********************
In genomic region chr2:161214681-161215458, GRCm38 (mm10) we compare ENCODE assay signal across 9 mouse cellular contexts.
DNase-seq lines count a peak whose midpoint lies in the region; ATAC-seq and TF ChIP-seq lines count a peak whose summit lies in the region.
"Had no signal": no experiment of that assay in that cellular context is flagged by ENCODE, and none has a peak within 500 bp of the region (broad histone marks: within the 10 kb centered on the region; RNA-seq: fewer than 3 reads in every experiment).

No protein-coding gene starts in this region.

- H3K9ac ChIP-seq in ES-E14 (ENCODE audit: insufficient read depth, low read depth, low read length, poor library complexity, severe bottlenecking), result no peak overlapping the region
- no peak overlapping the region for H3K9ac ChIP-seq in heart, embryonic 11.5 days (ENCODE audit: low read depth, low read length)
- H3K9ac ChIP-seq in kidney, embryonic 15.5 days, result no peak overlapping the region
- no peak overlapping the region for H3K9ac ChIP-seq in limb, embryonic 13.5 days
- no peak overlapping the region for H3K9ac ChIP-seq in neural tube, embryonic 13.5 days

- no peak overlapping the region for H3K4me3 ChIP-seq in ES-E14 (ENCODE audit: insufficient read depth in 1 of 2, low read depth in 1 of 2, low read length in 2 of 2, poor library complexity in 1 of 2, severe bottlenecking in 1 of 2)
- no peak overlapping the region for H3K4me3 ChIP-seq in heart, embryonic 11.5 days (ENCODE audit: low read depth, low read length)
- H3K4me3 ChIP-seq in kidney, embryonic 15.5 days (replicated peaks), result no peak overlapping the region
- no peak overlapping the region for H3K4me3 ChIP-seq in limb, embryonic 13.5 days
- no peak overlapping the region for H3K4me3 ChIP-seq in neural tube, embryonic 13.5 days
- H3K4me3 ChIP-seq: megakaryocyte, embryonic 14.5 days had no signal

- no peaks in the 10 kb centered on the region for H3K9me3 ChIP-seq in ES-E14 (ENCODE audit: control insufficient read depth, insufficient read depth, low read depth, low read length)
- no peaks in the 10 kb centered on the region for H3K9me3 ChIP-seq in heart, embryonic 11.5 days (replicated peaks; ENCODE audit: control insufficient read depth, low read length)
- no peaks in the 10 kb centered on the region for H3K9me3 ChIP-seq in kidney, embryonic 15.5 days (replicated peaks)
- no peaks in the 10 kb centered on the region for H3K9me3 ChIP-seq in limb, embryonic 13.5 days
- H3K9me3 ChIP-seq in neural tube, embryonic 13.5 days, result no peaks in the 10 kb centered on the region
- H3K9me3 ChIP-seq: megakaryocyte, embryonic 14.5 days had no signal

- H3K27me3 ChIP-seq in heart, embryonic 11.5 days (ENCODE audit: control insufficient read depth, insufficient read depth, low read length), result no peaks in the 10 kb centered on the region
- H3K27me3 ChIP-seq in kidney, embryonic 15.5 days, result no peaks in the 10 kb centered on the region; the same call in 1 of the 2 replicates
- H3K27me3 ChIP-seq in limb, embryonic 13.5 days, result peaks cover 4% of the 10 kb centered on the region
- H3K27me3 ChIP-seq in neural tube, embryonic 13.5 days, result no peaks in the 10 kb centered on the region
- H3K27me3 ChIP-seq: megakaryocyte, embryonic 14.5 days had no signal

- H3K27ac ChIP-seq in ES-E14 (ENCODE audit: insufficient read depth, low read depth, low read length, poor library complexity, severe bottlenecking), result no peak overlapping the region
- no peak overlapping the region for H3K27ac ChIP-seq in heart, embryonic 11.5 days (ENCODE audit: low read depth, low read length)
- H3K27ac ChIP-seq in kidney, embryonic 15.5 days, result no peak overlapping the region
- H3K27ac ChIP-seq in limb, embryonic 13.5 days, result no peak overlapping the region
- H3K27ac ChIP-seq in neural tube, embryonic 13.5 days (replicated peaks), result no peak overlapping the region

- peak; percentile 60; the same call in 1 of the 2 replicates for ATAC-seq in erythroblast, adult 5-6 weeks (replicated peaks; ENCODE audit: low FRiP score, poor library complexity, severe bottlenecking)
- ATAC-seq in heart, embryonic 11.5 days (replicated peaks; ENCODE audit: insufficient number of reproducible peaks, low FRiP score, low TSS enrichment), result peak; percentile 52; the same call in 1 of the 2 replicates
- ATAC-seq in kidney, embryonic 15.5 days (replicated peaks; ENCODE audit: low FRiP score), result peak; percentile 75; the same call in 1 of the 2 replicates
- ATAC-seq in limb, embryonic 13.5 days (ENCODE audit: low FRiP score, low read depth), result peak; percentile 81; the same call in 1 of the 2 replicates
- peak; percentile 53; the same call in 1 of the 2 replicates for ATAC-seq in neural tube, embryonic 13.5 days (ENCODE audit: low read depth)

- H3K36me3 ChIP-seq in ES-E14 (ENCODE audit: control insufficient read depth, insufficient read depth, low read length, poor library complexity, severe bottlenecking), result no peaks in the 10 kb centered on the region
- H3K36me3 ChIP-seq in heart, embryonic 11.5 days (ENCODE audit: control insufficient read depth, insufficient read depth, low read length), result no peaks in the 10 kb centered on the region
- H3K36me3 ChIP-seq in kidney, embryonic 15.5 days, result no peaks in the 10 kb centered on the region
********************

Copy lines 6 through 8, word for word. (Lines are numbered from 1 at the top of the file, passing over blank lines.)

- no peak overlapping the region for H3K9ac ChIP-seq in heart, embryonic 11.5 days (ENCODE audit: low read depth, low read length)
- H3K9ac ChIP-seq in kidney, embryonic 15.5 days, result no peak overlapping the region
- no peak overlapping the region for H3K9ac ChIP-seq in limb, embryonic 13.5 days